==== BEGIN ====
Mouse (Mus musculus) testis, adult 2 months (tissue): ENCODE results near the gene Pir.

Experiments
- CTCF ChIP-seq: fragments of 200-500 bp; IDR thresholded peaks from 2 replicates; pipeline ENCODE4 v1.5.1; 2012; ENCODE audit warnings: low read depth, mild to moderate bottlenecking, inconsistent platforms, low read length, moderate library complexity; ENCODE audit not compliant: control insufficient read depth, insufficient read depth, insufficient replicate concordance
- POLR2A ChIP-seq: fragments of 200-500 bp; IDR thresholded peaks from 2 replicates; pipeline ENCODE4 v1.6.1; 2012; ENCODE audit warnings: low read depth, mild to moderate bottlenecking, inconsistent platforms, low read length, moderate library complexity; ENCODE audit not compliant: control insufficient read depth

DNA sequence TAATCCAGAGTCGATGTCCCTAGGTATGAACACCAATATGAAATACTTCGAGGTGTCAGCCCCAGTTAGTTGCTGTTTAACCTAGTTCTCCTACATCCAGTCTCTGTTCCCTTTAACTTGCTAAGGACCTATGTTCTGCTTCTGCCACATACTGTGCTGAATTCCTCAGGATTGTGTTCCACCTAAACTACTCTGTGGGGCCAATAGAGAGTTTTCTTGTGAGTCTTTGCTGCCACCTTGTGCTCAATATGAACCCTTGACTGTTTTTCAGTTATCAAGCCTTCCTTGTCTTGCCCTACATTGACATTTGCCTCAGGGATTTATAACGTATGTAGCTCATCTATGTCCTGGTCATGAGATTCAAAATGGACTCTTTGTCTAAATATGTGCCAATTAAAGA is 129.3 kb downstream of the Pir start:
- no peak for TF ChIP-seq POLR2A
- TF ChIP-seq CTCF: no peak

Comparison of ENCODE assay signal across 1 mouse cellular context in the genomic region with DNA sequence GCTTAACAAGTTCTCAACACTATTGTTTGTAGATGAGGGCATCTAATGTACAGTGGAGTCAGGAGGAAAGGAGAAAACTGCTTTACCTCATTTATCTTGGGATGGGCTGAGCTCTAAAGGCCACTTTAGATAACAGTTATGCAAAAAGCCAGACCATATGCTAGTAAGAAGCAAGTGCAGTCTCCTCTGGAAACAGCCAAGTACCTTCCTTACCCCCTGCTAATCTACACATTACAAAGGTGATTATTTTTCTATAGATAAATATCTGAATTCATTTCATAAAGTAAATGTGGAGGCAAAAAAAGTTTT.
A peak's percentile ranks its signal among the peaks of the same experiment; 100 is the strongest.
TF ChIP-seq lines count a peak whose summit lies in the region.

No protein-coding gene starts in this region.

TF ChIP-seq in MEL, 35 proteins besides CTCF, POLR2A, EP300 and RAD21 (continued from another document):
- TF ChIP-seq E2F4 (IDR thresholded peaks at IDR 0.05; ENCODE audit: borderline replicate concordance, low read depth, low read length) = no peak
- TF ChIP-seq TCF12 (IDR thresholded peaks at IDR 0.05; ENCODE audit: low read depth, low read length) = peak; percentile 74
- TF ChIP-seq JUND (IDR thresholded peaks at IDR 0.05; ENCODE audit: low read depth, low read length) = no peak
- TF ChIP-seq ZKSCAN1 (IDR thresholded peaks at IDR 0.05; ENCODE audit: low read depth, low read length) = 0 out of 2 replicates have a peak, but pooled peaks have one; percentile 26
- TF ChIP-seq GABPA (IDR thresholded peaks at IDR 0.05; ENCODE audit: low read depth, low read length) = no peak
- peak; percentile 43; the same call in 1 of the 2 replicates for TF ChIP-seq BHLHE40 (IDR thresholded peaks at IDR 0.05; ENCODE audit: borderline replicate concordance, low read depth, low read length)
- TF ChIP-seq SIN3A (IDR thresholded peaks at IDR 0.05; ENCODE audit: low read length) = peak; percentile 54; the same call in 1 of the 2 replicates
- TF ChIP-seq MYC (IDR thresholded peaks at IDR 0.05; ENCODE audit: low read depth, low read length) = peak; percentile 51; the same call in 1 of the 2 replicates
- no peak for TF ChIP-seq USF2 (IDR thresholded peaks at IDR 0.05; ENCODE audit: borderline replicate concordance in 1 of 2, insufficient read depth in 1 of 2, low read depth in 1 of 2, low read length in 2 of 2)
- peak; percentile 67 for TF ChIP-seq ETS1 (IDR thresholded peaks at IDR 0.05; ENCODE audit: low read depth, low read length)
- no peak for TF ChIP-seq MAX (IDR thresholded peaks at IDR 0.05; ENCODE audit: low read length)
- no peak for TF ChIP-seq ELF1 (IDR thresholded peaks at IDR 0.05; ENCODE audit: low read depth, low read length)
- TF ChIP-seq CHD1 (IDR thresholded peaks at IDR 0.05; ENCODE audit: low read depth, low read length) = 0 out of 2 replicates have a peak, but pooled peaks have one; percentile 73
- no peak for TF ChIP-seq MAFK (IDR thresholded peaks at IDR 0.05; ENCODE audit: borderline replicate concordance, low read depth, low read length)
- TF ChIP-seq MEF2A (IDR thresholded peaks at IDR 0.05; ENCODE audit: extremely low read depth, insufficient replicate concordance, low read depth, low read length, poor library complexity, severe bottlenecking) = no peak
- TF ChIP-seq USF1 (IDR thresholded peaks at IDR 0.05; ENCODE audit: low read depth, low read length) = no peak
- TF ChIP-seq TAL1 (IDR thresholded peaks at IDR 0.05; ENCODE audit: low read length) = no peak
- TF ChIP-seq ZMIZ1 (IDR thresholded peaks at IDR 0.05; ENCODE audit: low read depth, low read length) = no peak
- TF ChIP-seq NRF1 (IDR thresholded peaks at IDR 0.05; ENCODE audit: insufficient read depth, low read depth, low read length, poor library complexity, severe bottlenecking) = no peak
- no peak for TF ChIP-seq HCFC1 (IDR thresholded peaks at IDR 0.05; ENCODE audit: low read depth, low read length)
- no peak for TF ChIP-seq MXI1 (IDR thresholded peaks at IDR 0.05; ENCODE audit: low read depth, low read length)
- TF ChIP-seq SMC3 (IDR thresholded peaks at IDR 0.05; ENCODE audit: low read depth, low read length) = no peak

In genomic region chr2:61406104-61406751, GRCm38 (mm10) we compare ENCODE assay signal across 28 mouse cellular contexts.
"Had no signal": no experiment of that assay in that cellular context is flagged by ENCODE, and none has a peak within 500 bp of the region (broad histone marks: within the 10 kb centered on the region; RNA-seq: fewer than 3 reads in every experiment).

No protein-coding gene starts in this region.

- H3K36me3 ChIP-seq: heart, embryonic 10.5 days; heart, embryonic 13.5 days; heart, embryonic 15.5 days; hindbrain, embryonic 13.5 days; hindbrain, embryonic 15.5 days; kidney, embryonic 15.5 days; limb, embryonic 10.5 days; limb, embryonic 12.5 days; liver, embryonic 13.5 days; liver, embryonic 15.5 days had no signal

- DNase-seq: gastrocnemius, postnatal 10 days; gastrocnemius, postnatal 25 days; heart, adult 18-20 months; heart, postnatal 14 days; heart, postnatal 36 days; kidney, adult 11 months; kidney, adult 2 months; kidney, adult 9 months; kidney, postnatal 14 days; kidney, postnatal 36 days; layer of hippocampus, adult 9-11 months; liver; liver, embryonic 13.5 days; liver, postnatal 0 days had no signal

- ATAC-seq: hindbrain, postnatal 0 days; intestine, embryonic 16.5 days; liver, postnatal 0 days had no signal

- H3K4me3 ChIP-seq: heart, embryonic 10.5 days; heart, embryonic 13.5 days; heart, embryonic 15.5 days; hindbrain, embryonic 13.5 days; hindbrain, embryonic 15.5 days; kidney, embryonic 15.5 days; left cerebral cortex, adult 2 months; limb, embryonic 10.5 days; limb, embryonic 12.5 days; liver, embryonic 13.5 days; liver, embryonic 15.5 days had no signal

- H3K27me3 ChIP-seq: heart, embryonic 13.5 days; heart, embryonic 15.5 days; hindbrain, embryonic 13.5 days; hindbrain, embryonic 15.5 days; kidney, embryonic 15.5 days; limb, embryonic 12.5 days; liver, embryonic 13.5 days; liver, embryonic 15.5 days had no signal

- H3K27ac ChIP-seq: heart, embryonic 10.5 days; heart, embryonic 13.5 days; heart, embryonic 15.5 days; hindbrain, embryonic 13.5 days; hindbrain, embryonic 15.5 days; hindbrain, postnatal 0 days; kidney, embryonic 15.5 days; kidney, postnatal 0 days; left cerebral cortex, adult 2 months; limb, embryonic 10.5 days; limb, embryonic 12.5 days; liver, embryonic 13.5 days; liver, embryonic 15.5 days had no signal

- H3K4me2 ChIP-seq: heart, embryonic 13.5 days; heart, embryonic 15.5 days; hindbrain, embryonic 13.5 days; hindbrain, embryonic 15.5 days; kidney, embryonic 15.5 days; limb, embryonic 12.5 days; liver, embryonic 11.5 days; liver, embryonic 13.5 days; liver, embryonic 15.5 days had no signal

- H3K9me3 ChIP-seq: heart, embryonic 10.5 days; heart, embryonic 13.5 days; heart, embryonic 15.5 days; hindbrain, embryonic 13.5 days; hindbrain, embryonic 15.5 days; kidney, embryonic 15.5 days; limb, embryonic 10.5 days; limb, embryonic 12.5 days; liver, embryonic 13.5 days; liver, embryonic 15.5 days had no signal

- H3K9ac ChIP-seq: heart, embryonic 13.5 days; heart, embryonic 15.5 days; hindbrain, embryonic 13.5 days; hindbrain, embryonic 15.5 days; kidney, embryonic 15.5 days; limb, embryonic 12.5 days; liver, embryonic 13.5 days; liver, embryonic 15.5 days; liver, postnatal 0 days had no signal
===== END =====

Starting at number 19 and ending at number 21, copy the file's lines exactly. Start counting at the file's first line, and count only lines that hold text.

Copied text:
- TF ChIP-seq SIN3A (IDR thresholded peaks at IDR 0.05; ENCODE audit: low read length) = peak; percentile 54; the same call in 1 of the 2 replicates
- TF ChIP-seq MYC (IDR thresholded peaks at IDR 0.05; ENCODE audit: low read depth, low read length) = peak; percentile 51; the same call in 1 of the 2 replicates
- no peak for TF ChIP-seq USF2 (IDR thresholded peaks at IDR 0.05; ENCODE audit: borderline replicate concordance in 1 of 2, insufficient read depth in 1 of 2, low read depth in 1 of 2, low read length in 2 of 2)